Hope I got it right and this clears more things up than confuses.

Cheers,
Andy
Olivier Grisel
2011-12-05 22:31:55 UTC
Permalink
Post by Andreas Mueller
Post by Alexandre Gramfort
Post by Ian Goodfellow
I do not understand. I have the dictionary already, so what is being estimated?
well I am not sure to follow now, but if you have the dictionary the
only missing part is the coefs of the decomposition.
X = dico x coefs
I think there is a little misunderstanding here.
As I understand Ian, he has estimated a dictionary on some dataset
and wants to use this dictionary to encode some "new" data.
You do not need to estimate anything to get the "model".
What you do want is to "transform" the new data so that it
is coded using the specified dictionary.
Yes.
Post by Andreas Mueller
I think this is exactly what the sparse encoding method that Olivier
referenced is doing.
Yes and this method is just a wrapper for what Alexandre is explaining
(about LARS and OMP). Both replies are consistent.

Sparse coding is not simple linear projection (as in the transform
method of PCA for instance) as there is a penalty on the non-zero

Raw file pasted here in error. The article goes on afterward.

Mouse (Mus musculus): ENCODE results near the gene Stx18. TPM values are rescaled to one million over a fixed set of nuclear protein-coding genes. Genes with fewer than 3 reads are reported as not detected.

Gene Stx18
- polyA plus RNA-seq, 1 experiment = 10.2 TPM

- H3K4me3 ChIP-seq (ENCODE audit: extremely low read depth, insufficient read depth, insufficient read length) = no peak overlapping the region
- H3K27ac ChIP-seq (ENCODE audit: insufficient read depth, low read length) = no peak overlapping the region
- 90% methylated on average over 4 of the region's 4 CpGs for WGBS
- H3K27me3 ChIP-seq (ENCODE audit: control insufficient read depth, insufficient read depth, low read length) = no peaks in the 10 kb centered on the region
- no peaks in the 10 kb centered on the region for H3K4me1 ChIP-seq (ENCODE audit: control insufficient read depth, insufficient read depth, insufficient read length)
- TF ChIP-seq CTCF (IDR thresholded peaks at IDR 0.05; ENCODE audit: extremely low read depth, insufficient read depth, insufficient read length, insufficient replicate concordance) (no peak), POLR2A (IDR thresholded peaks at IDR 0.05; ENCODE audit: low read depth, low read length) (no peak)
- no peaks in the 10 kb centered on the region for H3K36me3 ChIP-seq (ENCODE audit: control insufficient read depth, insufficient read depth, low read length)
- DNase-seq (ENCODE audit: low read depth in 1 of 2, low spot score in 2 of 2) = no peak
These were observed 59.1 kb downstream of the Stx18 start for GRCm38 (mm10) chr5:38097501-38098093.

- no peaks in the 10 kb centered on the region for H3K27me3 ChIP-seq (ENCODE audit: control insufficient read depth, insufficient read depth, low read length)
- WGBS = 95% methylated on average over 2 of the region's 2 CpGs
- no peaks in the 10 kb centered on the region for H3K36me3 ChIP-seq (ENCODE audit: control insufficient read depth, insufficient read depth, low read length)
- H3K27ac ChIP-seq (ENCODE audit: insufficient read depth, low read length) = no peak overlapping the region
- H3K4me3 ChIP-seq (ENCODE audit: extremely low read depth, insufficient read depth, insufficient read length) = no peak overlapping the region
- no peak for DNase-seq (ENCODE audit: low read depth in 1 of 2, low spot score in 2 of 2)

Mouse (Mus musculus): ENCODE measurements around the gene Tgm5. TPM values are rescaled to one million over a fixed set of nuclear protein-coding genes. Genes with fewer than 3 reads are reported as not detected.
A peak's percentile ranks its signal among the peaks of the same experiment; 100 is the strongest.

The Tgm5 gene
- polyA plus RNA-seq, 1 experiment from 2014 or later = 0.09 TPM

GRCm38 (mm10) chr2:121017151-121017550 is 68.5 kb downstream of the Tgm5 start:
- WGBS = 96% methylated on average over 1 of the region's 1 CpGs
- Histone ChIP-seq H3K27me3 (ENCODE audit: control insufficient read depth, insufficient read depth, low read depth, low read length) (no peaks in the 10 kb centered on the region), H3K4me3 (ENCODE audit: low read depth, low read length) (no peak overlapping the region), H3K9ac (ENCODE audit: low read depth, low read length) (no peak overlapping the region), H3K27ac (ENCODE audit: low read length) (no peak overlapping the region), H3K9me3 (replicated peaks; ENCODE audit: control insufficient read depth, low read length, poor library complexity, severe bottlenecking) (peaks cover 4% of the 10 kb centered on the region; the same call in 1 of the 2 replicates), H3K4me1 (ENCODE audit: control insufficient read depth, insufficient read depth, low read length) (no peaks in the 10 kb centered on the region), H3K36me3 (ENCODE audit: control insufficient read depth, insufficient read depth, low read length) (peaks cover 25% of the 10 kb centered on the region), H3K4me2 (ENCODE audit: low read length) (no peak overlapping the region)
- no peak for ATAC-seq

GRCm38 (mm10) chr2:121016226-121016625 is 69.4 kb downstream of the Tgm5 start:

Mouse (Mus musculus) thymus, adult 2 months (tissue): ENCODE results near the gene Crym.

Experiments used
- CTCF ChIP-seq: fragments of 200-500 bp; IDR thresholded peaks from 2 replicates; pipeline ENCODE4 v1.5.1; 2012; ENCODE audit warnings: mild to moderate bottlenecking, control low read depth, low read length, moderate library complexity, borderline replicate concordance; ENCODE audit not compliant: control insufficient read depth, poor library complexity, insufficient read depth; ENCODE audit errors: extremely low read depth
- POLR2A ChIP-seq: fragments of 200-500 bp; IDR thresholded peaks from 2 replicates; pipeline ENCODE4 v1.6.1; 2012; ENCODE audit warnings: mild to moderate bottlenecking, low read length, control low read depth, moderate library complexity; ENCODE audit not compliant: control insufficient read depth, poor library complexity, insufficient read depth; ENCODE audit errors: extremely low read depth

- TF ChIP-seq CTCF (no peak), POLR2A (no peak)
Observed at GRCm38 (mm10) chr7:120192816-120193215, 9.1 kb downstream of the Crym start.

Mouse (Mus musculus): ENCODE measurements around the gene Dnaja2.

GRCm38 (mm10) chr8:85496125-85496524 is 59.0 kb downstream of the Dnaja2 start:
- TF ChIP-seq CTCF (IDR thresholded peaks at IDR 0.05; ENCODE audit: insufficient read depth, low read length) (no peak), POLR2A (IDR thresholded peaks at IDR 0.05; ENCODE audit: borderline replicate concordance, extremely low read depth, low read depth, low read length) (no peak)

loadings. Hence there is some "estimator fitting" that still occur at
the "transform" time. Unless of course who use fixed arbitrary
thresholding that might be enough for some tasks (e.g. sparse feature
extraction for image classification).
--
Olivier
http://twitter.com/ogrisel - http://github.com/ogrisel
Ian Goodfellow
2011-12-05 22:50:46 UTC
Permalink
Post by Olivier Grisel
Post by Andreas Mueller
Post by Alexandre Gramfort
Post by Ian Goodfellow
I do not understand. I have the dictionary already, so what is being estimated?
well I am not sure to follow now, but if you have the dictionary the
only missing part is the coefs of the decomposition.
X = dico x coefs
I think there is a little misunderstanding here.
As I understand Ian, he has estimated a dictionary on some dataset
and wants to use this dictionary to encode some "new" data.
You do not need to estimate anything to get the "model".
What you do want is to "transform" the new data so that it
is coded using the specified dictionary.
Yes.
Post by Andreas Mueller
I think this is exactly what the sparse encoding method that Olivier